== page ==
Discussion in 'All Questions from Newbies' started by ThatGuy, Jan 18, 2016.
Are potted plants better than just securing them to rocks or driftwood?
Each to their own on pots the one I was thinking of and given was empty with a plant glued to it. I have had pots with plants in them not in this aquarium not a fan of the plastic look. Cheers
Why not plant whatever you want to add in the tank in little glass tumblers? Like tealight holders? You could even use glass marbles in different colors if you don't want the boring look of soil or gravel.
Water flow after reading many different opinions and mine is just that
Some plants need substrate to gro properly and some don't. It really depends on what you have and what you plan on growing.
Also when I posted my comments on this I had not cleaned my gravel substrate. I pulled it all out the other day after 3 months in and it was filthy. I was vacuuming it weekly and vacuuming at the bottom not top weekly. Why I pulled it and cleaned was due to a bottom sitting fish. My water is nil A N N now and before. Frankly I'm amazed at how dirty it was compared to what I was getting out of it. Fish up & swimming happily again and it's a wait and see if I keep the substrate as I now will need to incorporate at the least monthly substrate deep cleans/removal and wash.
After keeping a substrate tank for 10-12 years and now for the past 2 months using bare bottom tank i am more happy with bare bottom one as it is easy to clean, easy for proper filtration and my goldfish dont get injured with some sharp substrates that i had and they swim happily in clear water and one more thing that i noticed after going bare bottom is that now my goldies love to rest on the bottom glass during their resting time, whereas on substrate they were not that much comfortable and used to float in water.
Having substrate myself and potted plants, I can see the appeal of going bare bottom, however my ranchu's seem to enjoy shifting through the sand.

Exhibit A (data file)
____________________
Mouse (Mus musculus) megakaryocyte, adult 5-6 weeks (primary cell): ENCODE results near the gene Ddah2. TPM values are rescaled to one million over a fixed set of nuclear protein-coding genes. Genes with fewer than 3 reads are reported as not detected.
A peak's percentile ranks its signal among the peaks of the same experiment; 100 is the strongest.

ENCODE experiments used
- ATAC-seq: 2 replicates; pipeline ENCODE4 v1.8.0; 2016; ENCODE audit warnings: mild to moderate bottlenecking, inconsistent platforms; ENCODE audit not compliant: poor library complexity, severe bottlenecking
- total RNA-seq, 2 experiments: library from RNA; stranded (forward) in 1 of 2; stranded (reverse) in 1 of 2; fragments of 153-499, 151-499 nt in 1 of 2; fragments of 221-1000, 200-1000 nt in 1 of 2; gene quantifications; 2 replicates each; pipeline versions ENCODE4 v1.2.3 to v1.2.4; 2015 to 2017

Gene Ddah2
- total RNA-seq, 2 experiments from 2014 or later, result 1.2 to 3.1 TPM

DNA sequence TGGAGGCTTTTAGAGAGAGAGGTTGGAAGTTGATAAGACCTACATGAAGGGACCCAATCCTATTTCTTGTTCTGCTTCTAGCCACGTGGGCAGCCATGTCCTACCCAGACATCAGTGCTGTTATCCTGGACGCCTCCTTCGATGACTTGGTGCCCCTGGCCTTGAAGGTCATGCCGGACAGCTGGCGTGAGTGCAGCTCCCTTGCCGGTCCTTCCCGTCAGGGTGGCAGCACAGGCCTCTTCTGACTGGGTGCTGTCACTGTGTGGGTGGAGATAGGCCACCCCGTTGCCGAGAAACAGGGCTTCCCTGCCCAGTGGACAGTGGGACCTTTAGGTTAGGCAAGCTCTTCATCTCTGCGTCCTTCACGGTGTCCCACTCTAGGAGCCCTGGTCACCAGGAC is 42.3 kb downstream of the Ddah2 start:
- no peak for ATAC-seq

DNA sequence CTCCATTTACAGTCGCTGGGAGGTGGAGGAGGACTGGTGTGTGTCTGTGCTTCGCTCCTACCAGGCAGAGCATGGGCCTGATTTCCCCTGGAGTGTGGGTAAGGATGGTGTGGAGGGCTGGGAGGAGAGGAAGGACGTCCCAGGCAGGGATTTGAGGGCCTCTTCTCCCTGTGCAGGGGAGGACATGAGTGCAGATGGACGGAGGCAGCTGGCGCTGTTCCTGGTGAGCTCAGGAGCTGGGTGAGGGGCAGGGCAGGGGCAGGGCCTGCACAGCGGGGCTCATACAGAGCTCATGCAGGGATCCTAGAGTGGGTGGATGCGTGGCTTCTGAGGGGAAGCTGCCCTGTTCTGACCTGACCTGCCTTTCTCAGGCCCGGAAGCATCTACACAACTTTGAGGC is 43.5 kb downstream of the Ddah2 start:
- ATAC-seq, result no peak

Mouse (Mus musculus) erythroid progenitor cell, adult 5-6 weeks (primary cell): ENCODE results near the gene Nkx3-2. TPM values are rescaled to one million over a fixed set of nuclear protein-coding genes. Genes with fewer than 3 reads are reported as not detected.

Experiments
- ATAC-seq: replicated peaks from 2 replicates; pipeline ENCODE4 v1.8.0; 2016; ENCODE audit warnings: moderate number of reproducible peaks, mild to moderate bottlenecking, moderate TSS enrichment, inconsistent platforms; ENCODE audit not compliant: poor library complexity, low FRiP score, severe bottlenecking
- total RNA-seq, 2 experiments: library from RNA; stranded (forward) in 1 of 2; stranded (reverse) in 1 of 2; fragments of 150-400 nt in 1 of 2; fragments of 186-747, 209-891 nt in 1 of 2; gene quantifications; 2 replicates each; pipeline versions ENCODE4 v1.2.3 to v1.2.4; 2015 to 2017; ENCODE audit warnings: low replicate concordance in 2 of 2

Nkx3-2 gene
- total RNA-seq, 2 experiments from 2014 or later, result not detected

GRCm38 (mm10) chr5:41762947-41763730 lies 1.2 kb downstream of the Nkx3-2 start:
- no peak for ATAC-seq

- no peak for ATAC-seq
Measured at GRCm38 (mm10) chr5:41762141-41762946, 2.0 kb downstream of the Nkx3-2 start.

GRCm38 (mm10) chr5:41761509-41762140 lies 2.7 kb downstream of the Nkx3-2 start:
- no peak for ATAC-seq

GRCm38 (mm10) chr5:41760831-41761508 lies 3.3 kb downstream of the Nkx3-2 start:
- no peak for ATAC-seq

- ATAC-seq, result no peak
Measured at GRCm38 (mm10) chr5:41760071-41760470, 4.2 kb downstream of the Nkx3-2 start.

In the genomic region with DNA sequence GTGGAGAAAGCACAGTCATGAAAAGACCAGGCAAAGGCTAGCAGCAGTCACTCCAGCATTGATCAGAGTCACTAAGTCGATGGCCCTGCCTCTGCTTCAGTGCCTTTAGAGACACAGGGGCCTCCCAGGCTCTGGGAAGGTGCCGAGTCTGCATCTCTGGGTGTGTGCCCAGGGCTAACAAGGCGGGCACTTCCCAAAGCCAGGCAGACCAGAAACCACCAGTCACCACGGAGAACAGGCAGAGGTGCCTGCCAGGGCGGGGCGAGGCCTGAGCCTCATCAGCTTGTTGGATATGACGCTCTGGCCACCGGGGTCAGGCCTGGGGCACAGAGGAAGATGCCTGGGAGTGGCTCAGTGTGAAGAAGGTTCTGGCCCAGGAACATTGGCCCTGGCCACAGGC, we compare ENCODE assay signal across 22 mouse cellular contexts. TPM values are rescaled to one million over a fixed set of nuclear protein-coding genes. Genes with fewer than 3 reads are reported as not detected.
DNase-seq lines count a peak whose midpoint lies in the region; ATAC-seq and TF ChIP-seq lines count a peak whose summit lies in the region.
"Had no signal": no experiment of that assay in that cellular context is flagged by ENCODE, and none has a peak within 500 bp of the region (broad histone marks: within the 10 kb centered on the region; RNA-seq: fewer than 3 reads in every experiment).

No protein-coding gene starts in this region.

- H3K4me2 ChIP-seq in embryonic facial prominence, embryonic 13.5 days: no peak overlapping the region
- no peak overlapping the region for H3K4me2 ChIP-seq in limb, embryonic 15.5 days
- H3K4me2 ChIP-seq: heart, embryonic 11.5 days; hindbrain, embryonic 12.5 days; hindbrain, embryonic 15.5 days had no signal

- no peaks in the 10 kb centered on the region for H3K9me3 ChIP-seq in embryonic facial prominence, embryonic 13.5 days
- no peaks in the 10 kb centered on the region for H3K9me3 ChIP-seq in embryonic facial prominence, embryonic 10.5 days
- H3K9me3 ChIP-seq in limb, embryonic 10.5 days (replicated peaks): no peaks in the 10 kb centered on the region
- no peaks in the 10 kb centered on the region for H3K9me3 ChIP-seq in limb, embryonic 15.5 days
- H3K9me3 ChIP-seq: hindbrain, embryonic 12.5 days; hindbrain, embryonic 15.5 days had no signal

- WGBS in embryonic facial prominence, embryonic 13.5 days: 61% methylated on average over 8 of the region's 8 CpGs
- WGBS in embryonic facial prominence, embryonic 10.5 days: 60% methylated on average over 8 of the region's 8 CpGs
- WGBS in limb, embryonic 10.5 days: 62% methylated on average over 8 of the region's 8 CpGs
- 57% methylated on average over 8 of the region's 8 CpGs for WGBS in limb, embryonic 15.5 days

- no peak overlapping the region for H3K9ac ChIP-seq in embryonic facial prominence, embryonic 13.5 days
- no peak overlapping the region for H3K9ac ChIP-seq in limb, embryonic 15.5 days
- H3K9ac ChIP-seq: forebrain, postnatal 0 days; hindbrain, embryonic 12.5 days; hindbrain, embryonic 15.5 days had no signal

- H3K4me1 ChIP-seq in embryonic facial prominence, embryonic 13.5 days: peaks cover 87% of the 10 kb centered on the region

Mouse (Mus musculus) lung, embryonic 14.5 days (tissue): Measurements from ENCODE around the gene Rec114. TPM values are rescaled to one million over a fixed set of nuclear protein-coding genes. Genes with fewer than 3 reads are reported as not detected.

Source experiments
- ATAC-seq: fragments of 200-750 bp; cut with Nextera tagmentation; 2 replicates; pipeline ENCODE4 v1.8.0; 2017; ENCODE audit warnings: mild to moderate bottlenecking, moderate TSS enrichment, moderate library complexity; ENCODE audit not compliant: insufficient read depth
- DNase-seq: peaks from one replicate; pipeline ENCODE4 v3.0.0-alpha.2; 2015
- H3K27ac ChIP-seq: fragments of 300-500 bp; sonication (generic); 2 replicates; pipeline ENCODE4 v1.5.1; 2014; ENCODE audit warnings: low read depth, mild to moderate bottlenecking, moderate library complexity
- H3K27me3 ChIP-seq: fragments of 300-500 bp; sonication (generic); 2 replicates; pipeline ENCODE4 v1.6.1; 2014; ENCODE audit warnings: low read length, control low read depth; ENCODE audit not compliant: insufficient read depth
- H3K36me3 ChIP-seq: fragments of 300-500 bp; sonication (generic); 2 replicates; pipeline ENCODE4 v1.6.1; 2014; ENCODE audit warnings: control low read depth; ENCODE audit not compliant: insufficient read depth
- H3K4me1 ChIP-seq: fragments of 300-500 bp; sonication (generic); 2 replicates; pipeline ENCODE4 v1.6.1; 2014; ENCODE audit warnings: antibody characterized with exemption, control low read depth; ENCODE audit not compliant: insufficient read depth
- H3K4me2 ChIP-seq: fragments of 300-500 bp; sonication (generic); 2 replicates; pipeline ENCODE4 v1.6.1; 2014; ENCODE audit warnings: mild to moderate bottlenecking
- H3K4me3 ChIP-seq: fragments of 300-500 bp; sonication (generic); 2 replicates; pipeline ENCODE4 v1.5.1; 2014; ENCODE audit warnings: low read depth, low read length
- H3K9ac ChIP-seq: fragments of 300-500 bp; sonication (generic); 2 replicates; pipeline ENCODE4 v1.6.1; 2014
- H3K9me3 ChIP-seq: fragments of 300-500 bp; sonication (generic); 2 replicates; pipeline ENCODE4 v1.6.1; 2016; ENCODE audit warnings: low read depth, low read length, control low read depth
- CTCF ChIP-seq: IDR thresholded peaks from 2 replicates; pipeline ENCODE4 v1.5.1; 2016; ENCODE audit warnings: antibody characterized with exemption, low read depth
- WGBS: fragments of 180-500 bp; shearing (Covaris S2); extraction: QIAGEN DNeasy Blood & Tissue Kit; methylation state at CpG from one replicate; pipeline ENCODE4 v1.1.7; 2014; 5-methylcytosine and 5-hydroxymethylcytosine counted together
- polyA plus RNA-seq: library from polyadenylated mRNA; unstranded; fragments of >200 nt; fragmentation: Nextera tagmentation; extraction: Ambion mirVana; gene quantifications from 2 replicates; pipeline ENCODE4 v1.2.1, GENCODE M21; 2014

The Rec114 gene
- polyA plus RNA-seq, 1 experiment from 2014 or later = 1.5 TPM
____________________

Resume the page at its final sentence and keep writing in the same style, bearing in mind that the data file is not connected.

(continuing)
Unless your fish have disease/parasite problems, a thin layer of sand may constitute the most healthful situation for goldfish. In nature, they grab a mouthful of sand and organic material from the lake bottom, swallow the organics and spit out the sand. While they have remarkable skills at separating the sand from the food, some sand goes through the gut, probably serving a function rather like fiber. You do have to take precautions against sand getting into your filter pump.
...Such as panty hose & a rubber band over the intake.
Wouldn't you then limit the filters ability to pick up larger debris. I noticed in many aquascaped aquariums small fish are used. The reason I posted was that for a truly clean environment to be provided the substrate will probably need to be pulled and cleaned regularly.
The larger debris that you are thinking of can generally be vacuumed out when you do the water changes. Most of it will settle on the bottom of the tank, anyway, and wouldn't have been sucked in by the filter in any case. The pantyhose over the filter intake (a prefilter sponge works well too) just protects the impeller and mechanisms of the filter if sand were to be kicked up around the intake. As much as you want the filter to take care of the debris, you definitely do not want sand to grind around the impeller.
I use the "whiskey brown" color glass marbles that are flat on the bottom. I got three small bags of them from amazon and they just cover enough of the bottom that you can't really see through it anymore. The fish scatter them around and created bare spots as the poke around on the bottom. I think it looks nice, while not being thick enough to cause problems when cleaning. The solid black ones also look nice, but you can tell when algae starts growing. I think the whiskey color off sets the gold in the fish very nicely.
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